Fine engraving after a sensual painting now known as The Toilet of Venus (1620-25) by the Italian Baroque master Guido Reni. A semi-nude Venus is tenderly dressed by the Three Graces, who were the daughters of Zeus and personifications of beauty, charm and grace. Cupid stands at Venus's knee and another putto is in flight, plucking a flower from a vase on the sill. This engraving popularized the painting in England, as noted in the entry on Reni by Michael Bryan in the 1849 edition of his Dictionary of Painters and Engravers, which mentions "Venus attired by the Graces, a subject well known by Strange's engraving…" As the inscription below the title notes, at the time of the engraving in 1759, the painting was in the royal collection at Kensington Palace. In 1836, it was presented by William IV to England's National Gallery, where it remains today. According to the National Gallery, "Reni designed the picture and executed parts of it (at least the figure of Venus). The painting is perhaps identifiable with a work that Reni is recorded as having made in 1622 for the Duke of Mantua." Evidently, Strange copied the painting as he saw it, and therefore it was reversed when printed; in the original Venus is on the right.
Guido Reni was an Italian painter, draftsman and etcher, among the greatest and most influential in 17th century Italian art. Among his own influences were the art of antiquity, the Renaissance master Raphael and the Mannerist painter Parmigianino. He was know for the gracefulness and expressiveness of his figures, especially in his religious subjects, and his sophisticated handling of color.
Robert Strange was a Scottish engraver, writer and collector, active in England. He was trained as a portrait engraver in Edinburgh, and developed his line engraving skills in France in 1748 and 1749 under Jean-Baptiste Descamps and the celebrated engraver Jacques-Philippe Lebas. He arrived in London in 1750, where his skills were highly regarded. After turning down a commission from the painter Allen Ramsay to make engravings after Ramsay's portrait of the Prince of Wales in 1759, he lost royal patronage. He left for Rome in 1760 and spent the next four years in Italy making a series of acclaimed engravings after Old Master paintings that garnered him membership in the Académie Royale of Paris, and the academies of Rome, Florence, Bologna and Parma. From 1764 on, he divided his time between London and Rome. He received further honors in London: membership of the Incorporated Society of Artists in London and, in 1787, knighthood. His engravings continued to be admired after his death and a catalogue of his works was published in 1848 as part of Charles Blanc's Le Graveur en Taille Douce.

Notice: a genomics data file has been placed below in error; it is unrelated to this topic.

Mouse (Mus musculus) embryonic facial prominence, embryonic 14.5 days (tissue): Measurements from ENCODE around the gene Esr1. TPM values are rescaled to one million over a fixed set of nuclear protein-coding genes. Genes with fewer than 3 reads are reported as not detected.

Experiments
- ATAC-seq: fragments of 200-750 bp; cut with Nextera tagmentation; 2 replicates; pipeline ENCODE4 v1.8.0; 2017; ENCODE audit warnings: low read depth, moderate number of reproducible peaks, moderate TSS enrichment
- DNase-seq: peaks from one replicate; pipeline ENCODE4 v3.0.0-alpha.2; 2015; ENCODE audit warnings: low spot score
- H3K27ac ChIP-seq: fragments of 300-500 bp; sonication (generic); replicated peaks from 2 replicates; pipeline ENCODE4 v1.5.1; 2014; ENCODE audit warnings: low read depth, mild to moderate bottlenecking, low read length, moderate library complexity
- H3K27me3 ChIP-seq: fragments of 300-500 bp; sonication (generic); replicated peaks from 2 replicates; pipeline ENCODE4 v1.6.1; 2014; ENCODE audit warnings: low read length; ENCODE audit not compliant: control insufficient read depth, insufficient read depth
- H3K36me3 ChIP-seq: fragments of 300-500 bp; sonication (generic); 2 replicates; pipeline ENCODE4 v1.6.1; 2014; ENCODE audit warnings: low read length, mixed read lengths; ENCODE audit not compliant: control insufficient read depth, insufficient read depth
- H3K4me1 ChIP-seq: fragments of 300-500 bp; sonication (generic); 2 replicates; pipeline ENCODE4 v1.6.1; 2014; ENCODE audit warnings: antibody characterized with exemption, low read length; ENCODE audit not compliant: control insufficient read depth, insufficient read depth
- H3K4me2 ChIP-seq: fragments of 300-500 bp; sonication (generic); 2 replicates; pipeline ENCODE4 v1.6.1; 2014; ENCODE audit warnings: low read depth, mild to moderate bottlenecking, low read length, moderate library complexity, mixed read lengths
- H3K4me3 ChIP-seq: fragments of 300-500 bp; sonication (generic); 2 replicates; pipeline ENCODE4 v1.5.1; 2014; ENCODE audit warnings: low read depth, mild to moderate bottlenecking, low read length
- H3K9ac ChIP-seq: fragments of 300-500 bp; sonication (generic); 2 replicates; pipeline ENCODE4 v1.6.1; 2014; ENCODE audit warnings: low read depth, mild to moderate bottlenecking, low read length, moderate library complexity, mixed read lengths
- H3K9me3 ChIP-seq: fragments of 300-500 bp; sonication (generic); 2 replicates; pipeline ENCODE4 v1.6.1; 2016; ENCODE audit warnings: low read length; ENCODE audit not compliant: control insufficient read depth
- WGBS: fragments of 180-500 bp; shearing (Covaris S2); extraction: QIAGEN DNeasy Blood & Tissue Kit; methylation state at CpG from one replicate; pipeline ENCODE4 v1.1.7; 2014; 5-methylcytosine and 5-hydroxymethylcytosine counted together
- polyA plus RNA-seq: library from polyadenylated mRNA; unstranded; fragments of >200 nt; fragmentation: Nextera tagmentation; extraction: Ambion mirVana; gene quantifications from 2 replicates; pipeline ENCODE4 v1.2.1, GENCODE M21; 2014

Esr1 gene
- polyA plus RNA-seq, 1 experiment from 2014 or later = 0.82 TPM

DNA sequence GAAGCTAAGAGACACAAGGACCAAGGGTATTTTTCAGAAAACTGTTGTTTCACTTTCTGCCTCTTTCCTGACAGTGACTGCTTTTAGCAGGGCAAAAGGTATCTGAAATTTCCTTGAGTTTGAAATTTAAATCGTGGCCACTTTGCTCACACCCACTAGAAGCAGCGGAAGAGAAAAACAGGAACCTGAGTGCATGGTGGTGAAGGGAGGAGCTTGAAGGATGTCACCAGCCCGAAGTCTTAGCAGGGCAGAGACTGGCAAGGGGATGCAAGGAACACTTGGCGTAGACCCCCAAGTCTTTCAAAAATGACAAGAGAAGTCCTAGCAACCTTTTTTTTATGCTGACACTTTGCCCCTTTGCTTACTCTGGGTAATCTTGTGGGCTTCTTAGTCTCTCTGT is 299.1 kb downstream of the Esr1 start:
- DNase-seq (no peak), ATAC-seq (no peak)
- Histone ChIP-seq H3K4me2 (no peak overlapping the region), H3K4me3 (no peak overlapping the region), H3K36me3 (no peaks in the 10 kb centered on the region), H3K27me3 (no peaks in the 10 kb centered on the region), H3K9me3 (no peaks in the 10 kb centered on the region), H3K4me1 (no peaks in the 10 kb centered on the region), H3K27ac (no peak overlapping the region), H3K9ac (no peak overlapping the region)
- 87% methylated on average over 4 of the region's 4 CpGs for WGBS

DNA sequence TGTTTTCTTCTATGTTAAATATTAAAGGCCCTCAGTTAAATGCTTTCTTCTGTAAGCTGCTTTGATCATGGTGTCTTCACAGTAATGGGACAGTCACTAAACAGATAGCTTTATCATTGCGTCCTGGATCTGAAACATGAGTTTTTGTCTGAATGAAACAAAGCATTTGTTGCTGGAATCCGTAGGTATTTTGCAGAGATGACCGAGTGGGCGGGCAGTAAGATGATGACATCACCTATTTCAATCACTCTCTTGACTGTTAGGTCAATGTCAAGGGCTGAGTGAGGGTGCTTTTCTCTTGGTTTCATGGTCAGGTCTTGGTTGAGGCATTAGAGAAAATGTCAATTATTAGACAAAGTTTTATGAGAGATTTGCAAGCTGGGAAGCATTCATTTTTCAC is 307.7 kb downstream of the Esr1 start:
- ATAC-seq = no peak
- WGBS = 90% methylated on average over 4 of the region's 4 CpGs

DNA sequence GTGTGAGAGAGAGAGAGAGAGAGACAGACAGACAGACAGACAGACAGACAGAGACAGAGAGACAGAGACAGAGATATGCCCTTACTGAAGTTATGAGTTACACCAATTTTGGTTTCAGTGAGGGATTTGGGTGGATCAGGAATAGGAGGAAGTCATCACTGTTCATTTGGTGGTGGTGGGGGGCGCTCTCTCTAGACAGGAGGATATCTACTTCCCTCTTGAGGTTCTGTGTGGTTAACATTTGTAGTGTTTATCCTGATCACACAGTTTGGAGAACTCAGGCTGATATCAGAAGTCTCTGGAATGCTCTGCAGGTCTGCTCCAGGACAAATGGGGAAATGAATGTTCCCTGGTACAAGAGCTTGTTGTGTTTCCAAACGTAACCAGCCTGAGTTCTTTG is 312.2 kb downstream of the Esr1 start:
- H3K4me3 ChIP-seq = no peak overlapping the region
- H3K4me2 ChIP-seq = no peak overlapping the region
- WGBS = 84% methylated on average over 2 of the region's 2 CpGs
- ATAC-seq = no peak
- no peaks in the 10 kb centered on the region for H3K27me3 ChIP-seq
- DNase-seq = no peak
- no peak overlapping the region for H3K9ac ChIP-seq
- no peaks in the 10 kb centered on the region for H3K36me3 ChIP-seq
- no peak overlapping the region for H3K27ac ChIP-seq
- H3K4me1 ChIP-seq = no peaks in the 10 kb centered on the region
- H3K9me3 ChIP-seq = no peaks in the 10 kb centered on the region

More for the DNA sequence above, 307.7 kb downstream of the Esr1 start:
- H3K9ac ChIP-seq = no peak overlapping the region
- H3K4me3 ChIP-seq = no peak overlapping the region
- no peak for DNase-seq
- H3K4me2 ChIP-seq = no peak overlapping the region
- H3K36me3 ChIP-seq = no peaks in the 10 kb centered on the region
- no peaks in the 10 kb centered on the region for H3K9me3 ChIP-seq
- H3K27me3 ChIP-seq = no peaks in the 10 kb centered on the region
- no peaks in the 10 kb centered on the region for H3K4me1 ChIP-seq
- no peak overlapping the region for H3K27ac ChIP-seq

Title and inscriptions in lower margin in Latin and English: Venus Graitarum artibus exornata. E Tabula Guidonis Reni, 9 pedes et 6 digitos alta 7 pedes lata, in oedibus regiis Kensingtonii conservata. Venus attired by the Graces. From the Painting of Guido Reni, 9 feet 6 inches high, by 7 feet wide, in the Royal Palace of Kensington. Guido Reni Pinx't. Robertus Strange delin. et sculp. Londini. 1759.
Condition: Generally very good with the usual overall light toning, wear, soft creases. Few short marginal tears and chips professionally restored.
Bryan, Michael. A Biographical and Critical Dictionary of Painters and Engravers. London: H.G. Bohn, 1849. p. 629. Online at Google Books. http://books.google.com/books?id=9RVAAAAAYAAJ (14 June 2010).
Phillips, Claude. The Picture Gallery of Charles I. London: Seeley and Co., 1896. Online at Google Books. http://books.google.com/books?id=M6IMAQAAIAAJ (14 June 2010).
"Reni, Guido." The Grove Dictionary of Art. New York: Macmillan. 2000. Online at Artnet.com.
http://www.artnet.com/library/07/0714/T071466.asp (14 June 2010).
"Sir Robert Strange." NNDB. 2010. http://www.nndb.com/people/173/000097879/ (15 June 2010).
"Strange, Sir Robert." The Grove Dictionary of Art. New York: Macmillan. 2000. Online at Artnet.com.http://www.artnet.com/library/08/0817/T081726.asp (14 June 2010).
"Studio of Guido Reni. The Toilet of Venus. NG90." National Gallery of Art, London. http://www.nationalgallery.org.uk/paintings/studio-of-guido-reni-the-toilet-of-venus (14 June 2010).